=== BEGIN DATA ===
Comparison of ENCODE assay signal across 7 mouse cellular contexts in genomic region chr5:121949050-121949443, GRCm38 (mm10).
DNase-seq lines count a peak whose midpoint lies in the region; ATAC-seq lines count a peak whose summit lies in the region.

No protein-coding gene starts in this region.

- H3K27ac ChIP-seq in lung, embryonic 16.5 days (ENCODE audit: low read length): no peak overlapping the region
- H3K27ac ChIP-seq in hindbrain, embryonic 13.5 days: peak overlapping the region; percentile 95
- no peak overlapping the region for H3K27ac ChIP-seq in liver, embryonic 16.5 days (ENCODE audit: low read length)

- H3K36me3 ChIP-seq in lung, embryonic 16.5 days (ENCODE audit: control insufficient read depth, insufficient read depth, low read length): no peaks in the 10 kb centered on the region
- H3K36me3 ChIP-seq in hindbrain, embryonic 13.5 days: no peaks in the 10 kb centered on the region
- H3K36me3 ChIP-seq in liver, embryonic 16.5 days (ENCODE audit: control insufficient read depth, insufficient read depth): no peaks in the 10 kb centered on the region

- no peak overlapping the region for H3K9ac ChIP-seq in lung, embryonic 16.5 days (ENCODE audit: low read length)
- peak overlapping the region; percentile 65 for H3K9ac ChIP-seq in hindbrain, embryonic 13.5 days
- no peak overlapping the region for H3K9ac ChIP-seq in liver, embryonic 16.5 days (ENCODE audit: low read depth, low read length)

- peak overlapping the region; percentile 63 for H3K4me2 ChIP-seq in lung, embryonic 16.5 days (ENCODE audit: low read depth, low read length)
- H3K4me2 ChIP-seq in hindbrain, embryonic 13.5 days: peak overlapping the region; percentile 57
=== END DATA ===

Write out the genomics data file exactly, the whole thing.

Comparison of ENCODE assay signal across 7 mouse cellular contexts in genomic region chr5:121949050-121949443, GRCm38 (mm10).
DNase-seq lines count a peak whose midpoint lies in the region; ATAC-seq lines count a peak whose summit lies in the region.

No protein-coding gene starts in this region.

- H3K27ac ChIP-seq in lung, embryonic 16.5 days (ENCODE audit: low read length): no peak overlapping the region
- H3K27ac ChIP-seq in hindbrain, embryonic 13.5 days: peak overlapping the region; percentile 95
- no peak overlapping the region for H3K27ac ChIP-seq in liver, embryonic 16.5 days (ENCODE audit: low read length)

- H3K36me3 ChIP-seq in lung, embryonic 16.5 days (ENCODE audit: control insufficient read depth, insufficient read depth, low read length): no peaks in the 10 kb centered on the region
- H3K36me3 ChIP-seq in hindbrain, embryonic 13.5 days: no peaks in the 10 kb centered on the region
- H3K36me3 ChIP-seq in liver, embryonic 16.5 days (ENCODE audit: control insufficient read depth, insufficient read depth): no peaks in the 10 kb centered on the region

- no peak overlapping the region for H3K9ac ChIP-seq in lung, embryonic 16.5 days (ENCODE audit: low read length)
- peak overlapping the region; percentile 65 for H3K9ac ChIP-seq in hindbrain, embryonic 13.5 days
- no peak overlapping the region for H3K9ac ChIP-seq in liver, embryonic 16.5 days (ENCODE audit: low read depth, low read length)

- peak overlapping the region; percentile 63 for H3K4me2 ChIP-seq in lung, embryonic 16.5 days (ENCODE audit: low read depth, low read length)
- H3K4me2 ChIP-seq in hindbrain, embryonic 13.5 days: peak overlapping the region; percentile 57